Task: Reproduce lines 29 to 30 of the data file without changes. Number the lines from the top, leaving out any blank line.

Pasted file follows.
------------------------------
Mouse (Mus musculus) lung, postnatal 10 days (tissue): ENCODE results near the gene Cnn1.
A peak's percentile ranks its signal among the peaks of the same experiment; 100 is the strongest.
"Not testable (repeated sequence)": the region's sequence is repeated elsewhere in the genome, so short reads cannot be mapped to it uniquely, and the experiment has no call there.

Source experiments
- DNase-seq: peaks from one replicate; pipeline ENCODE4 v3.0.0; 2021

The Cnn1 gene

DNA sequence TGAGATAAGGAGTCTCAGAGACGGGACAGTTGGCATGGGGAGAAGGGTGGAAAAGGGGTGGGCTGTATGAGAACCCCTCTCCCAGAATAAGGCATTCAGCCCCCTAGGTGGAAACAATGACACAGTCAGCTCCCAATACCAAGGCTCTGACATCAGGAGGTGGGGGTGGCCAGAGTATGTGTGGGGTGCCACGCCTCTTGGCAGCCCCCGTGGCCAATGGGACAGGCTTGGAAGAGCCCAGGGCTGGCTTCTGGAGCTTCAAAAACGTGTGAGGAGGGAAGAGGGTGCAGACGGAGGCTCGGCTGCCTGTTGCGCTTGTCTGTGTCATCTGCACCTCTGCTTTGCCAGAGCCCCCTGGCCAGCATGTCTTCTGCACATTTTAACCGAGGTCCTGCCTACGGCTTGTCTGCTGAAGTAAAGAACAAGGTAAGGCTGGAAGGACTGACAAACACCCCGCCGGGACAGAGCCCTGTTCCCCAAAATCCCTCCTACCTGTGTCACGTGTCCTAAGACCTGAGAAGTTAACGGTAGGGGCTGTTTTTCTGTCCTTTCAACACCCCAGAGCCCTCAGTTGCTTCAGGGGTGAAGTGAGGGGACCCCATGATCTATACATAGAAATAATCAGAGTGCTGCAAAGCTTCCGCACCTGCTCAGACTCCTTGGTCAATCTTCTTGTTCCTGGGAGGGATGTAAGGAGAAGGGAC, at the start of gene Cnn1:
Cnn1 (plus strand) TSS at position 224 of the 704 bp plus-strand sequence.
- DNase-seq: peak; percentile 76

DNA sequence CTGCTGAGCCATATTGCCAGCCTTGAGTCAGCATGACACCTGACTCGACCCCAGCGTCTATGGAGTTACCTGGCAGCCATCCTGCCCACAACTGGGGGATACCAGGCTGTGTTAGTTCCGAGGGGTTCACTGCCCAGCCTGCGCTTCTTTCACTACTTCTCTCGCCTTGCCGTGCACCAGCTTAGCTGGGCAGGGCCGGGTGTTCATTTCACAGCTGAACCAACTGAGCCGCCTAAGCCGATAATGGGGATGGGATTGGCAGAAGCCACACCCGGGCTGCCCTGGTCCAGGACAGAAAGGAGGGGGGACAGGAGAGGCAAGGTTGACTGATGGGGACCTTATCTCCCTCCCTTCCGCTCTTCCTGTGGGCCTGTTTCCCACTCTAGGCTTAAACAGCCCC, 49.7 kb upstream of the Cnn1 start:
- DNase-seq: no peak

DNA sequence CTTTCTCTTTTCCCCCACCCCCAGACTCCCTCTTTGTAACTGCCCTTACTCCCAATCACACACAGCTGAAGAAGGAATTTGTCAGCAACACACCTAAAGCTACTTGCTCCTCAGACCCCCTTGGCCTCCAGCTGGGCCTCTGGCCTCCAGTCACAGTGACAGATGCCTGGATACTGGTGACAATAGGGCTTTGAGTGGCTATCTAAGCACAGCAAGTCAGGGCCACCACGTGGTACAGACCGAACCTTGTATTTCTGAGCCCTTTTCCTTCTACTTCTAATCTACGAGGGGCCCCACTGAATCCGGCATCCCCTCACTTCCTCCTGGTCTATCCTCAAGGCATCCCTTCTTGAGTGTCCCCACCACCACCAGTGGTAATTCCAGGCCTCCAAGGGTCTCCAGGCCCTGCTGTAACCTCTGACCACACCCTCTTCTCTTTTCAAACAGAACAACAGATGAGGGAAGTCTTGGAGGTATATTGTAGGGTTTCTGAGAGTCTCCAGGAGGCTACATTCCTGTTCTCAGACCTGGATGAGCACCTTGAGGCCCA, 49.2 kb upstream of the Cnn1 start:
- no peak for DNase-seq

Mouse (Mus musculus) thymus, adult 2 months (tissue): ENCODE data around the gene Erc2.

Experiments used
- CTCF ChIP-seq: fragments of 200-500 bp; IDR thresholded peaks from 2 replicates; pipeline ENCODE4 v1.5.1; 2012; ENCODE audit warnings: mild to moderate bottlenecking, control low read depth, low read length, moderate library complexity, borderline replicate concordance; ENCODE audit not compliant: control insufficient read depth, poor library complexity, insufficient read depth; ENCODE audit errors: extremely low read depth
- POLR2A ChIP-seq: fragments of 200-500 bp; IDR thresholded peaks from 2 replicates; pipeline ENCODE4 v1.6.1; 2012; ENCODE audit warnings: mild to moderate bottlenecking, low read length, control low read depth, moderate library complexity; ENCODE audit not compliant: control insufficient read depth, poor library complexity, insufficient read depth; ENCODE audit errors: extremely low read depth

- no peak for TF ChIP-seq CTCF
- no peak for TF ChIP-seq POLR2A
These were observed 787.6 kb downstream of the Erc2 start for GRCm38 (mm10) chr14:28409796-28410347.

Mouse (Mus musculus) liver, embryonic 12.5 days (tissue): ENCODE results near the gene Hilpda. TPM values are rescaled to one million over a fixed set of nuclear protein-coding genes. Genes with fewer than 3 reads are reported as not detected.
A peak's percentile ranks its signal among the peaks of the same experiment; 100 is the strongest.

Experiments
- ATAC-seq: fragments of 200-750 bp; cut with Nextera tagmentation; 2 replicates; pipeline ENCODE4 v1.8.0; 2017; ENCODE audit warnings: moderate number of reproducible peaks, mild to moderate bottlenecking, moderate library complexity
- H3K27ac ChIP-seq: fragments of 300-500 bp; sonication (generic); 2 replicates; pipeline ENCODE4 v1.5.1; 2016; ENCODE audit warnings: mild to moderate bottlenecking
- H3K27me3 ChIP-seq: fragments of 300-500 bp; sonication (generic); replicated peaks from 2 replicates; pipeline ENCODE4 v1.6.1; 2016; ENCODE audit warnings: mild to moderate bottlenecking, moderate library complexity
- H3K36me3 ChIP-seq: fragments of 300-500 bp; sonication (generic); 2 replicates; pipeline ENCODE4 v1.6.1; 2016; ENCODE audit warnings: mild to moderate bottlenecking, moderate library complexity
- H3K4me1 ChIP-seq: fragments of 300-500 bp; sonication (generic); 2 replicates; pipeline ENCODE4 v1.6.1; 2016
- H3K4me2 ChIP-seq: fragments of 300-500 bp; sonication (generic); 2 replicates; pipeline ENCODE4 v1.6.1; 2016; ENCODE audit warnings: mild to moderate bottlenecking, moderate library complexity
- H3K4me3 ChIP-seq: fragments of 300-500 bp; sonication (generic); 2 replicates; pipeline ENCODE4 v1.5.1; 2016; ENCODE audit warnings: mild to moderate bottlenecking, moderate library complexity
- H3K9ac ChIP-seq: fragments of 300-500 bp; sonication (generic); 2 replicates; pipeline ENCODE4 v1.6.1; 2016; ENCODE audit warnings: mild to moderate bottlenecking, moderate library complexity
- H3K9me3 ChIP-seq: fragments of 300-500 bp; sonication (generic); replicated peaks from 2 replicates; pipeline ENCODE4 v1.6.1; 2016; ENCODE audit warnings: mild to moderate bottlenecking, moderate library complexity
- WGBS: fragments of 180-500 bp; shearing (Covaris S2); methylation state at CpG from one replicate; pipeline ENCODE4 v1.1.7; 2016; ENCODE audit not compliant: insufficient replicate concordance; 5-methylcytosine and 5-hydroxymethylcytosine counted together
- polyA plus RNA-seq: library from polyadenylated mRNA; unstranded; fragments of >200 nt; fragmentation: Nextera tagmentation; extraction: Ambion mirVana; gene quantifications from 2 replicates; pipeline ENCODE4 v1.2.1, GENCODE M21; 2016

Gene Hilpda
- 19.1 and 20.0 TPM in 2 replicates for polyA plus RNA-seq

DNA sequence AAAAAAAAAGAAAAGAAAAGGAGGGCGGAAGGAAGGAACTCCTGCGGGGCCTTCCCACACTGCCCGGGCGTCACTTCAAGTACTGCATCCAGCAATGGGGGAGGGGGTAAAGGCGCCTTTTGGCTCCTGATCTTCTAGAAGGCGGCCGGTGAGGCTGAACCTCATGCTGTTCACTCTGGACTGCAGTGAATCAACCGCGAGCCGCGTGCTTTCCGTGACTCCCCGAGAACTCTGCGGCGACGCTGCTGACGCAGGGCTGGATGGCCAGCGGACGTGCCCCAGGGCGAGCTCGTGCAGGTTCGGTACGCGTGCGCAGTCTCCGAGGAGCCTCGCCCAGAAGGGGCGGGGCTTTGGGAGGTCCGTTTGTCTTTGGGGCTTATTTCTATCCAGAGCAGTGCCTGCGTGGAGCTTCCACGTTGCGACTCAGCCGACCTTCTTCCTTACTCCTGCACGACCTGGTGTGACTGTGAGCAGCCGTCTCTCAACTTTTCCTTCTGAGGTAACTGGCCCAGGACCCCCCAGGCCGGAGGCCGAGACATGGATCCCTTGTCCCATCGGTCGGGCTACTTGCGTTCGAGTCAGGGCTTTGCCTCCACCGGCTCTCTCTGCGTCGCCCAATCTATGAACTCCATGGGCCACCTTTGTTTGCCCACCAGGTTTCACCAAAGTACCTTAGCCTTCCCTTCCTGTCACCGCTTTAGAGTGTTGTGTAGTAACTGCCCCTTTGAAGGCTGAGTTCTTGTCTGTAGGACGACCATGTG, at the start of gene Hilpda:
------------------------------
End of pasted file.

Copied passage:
- H3K4me2 ChIP-seq: fragments of 300-500 bp; sonication (generic); 2 replicates; pipeline ENCODE4 v1.6.1; 2016; ENCODE audit warnings: mild to moderate bottlenecking, moderate library complexity
- H3K4me3 ChIP-seq: fragments of 300-500 bp; sonication (generic); 2 replicates; pipeline ENCODE4 v1.5.1; 2016; ENCODE audit warnings: mild to moderate bottlenecking, moderate library complexity